Yesterday, I was sitting at a picnic table with a woman I had just met and the sunlight was absorbing into her dark red hair making the tips look like they had ignited. Her eyes were sparkling, amplified by the wrinkles that radiated out from them, like starbursts.
I thought to myself, This woman is beautiful.
I had only learned her name an hour before, and confessing that she would forget mine, she said, I’ll just call you honey-darling.
We talked there in the sunlight a long time. As she talked, I thought about sitting in the kitchen as a child listening to my mother and my aunt intensely talk while slicing cucumbers and about my uncle leaning over to my brother man-to-man, saying, Women can just go on for hours, can’t they? And I thought about all the times I’ve been chided by partners because I am most certainly what you would call “a talker,” late nights with friends out on the porch and long forty-minute goodbyes.
The woman at the picnic table was going a mile-a-minute, her words spilling out from her so quickly that sometimes they fell on top of each other in a puddle and she scooped them back up in her sun-spotted hands and tried again.
And I thought to myself, Maybe this is what happens, all this babbling and carrying-on, when you live in a world that sanctions you no air time.
She is writing a book, she said, could I maybe edit it? She doesn’t have much education, she said, so she’s dictating it onto a computer but it doesn’t put in the punctuation. Sure, I said, I can help with that.
When it’s done, she wanted to know if I would take it back to Greensboro, the city where I am from. She can’t let people here read it, the town is too small, and it’s about stuff that no one would believe anyway. Her father, the neighbor, husbands, boyfriends, a teacher, a stranger, an uncle. She said, I dyed my hair black one time and got myself fat for a while hoping they might stop touching me.
One cousin apologized and said he hoped it hadn’t messed her up too bad. She really appreciated that.
And I thought about Christmas Eve just a few months ago when I sat with my friend in a Mexican restaurant, Feliz Navidad written in fake snow frosting on a Dos Equis mirror above her head, and she told me about her cousin who killed herself at eleven and over beers we recounted all the men who had damaged us. I thought about the hundreds of conversations that we all have had, women to women, sometimes strangers, words pouring out untrained and undisciplined as if we had just been released from a cage and our wings were beating hard, unsteady, like we are just trying to stay up.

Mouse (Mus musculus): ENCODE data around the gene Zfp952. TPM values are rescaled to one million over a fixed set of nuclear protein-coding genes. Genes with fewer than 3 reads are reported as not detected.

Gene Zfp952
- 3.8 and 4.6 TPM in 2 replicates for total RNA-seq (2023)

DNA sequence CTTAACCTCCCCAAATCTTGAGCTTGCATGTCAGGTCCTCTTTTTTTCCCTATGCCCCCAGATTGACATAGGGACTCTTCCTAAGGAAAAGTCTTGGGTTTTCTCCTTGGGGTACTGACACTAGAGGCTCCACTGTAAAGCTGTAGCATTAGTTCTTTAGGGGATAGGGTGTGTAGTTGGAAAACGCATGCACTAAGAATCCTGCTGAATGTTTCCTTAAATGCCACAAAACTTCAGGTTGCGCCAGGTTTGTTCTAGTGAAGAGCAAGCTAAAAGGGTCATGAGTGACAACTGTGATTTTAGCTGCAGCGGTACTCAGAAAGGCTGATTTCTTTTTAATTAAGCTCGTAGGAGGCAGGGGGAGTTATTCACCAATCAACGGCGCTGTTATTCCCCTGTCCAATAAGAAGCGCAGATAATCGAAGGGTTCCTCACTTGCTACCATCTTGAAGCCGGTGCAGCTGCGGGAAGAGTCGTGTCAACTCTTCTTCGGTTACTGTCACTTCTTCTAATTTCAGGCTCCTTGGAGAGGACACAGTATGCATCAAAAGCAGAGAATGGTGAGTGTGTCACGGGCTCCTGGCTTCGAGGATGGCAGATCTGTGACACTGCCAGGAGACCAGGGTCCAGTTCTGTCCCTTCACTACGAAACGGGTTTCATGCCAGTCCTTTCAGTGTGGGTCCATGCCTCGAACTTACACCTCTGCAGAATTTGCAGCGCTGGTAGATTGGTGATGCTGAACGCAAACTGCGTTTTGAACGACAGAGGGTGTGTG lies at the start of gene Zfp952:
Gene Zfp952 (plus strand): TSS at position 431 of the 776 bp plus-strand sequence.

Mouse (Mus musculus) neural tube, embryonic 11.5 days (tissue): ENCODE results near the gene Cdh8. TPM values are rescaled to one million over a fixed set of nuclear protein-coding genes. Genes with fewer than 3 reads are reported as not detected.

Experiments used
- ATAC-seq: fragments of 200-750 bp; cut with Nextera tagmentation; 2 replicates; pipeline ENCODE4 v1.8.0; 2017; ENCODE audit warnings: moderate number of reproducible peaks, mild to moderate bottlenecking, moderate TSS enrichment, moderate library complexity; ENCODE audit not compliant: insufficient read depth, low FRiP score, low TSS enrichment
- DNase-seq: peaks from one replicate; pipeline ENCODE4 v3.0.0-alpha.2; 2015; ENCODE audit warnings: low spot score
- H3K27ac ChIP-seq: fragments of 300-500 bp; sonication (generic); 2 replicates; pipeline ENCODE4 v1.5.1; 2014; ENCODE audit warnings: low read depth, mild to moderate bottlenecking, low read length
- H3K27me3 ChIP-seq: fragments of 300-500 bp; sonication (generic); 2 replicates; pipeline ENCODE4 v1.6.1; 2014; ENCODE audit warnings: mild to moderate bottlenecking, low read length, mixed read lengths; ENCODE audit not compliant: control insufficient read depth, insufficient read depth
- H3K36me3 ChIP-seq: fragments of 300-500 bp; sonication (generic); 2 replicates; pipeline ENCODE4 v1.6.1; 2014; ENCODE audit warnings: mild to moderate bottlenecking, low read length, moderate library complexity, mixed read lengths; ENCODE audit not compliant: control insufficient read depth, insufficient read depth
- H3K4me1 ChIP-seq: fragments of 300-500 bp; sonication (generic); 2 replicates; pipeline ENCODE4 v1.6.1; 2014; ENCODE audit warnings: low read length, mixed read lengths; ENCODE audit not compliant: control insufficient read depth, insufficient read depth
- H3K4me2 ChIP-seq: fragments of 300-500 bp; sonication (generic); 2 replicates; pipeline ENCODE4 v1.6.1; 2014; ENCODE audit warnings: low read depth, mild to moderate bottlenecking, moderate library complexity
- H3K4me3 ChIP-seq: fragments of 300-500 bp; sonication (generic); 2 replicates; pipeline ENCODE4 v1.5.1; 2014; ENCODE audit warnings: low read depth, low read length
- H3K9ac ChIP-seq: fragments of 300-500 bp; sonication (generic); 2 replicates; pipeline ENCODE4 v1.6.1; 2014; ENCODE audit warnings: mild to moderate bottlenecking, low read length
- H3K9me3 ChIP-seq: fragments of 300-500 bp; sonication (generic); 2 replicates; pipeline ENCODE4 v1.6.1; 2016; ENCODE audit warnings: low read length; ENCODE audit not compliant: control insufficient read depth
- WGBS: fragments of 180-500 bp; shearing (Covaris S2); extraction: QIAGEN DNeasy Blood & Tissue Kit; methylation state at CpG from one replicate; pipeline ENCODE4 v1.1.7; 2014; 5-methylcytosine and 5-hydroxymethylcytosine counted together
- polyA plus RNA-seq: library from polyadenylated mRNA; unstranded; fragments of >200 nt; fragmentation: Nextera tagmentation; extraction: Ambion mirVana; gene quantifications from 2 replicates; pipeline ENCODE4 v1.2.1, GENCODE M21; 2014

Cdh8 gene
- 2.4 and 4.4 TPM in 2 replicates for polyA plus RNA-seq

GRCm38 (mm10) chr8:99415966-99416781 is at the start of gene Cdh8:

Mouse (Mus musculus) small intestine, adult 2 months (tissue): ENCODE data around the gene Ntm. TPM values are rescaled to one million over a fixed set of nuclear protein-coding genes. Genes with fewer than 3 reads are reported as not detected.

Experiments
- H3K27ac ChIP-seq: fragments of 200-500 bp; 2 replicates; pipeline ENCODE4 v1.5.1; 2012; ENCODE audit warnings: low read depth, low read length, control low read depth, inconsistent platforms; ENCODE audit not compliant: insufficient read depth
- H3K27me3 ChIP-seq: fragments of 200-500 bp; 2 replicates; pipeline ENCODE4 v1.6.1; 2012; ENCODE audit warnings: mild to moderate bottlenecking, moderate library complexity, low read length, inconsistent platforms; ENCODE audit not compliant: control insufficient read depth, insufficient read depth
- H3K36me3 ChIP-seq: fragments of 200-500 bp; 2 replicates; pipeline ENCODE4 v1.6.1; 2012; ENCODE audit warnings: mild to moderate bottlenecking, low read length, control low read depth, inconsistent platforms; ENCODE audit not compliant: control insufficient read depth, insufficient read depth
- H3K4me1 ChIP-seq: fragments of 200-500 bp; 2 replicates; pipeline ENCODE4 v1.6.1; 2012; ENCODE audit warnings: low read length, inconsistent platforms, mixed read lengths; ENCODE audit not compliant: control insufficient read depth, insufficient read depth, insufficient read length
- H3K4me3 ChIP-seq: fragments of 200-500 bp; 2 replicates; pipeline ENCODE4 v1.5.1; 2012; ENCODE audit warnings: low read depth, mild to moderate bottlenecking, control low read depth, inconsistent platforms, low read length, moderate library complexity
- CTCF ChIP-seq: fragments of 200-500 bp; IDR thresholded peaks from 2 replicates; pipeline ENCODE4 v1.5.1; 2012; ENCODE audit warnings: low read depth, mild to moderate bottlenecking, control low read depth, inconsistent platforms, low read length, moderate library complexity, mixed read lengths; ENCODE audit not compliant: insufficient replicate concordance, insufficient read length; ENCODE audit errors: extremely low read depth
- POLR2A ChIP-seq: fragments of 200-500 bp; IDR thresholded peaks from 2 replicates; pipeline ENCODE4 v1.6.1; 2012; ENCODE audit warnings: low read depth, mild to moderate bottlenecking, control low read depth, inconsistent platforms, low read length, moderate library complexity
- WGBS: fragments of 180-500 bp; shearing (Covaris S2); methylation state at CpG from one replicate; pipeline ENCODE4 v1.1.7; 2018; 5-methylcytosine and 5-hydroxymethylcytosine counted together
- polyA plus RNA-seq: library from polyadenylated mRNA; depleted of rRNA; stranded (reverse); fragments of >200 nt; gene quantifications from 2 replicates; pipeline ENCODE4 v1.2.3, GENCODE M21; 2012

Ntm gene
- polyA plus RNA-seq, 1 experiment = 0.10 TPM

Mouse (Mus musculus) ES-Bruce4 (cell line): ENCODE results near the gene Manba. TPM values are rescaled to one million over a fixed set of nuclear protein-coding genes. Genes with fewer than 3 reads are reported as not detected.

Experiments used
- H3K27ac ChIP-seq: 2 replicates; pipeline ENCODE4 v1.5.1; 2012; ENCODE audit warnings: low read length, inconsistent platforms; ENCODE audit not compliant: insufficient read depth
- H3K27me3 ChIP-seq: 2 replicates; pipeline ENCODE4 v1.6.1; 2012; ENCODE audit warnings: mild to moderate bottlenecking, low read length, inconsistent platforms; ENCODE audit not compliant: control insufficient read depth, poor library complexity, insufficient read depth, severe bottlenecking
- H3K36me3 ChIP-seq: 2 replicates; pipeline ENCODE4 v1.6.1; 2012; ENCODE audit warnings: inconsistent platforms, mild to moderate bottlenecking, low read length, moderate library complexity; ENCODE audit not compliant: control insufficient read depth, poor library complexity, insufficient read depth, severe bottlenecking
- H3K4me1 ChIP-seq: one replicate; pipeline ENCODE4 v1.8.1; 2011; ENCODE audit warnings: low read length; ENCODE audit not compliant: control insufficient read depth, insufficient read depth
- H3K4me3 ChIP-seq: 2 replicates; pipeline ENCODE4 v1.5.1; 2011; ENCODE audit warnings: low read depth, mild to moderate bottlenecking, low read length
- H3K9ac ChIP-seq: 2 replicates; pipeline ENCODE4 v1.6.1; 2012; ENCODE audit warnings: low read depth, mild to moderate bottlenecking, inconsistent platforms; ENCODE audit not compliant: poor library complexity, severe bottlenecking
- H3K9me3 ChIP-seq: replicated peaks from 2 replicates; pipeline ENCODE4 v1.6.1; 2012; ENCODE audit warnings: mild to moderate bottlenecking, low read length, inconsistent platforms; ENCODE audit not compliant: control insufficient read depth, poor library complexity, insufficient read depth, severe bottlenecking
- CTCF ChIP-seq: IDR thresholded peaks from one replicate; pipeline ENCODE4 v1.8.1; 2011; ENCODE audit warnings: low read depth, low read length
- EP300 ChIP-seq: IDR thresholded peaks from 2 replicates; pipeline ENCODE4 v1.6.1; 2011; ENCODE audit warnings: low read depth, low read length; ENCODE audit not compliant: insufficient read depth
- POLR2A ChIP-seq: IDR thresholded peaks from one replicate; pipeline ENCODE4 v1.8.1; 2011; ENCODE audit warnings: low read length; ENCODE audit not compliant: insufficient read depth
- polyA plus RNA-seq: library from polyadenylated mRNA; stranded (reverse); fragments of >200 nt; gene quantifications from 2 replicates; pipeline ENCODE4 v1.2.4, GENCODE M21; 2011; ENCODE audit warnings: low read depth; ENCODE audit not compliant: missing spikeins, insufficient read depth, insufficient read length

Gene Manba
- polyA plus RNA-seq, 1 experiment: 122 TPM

And I thought about another restaurant, a fancier one, that I was sitting in about a year ago with the man I was dating. And I thought about how, when I began to share with him some of the things I knew, things that I had seen as a woman, he stopped me and said, Why do you want to talk about this? We are out to dinner after all.
I asked, Does it make you uncomfortable? And he said, No, it’s just that no one I have ever dated has wanted to talk about what had happened to them before. And I thought, Well, that’s not true.
But then he went on to tell me about the upcoming tour with his band while I wondered what it would feel like to swallow my own throat.
So the woman with red hair is going to write her book, and I will fill in the punctuation and take it home with me to Greensboro, which she fancies to be a big city, but I know is not. I will copy it a thousand times and bring it to you, and ask you to read it carefully, committing it to memory, the type of memory that isn’t a word-for-word recitation, but something deeper, something closer to the marrow of your bones.
Come talk to me, friends. Use all the words in the dictionary and use them right and use them wrong and do what you will with the punctuation. Tell me long stories, the ones you worry I don’t want to hear.
Tell me your troubles over dinner. Sit on my porch and stay too long.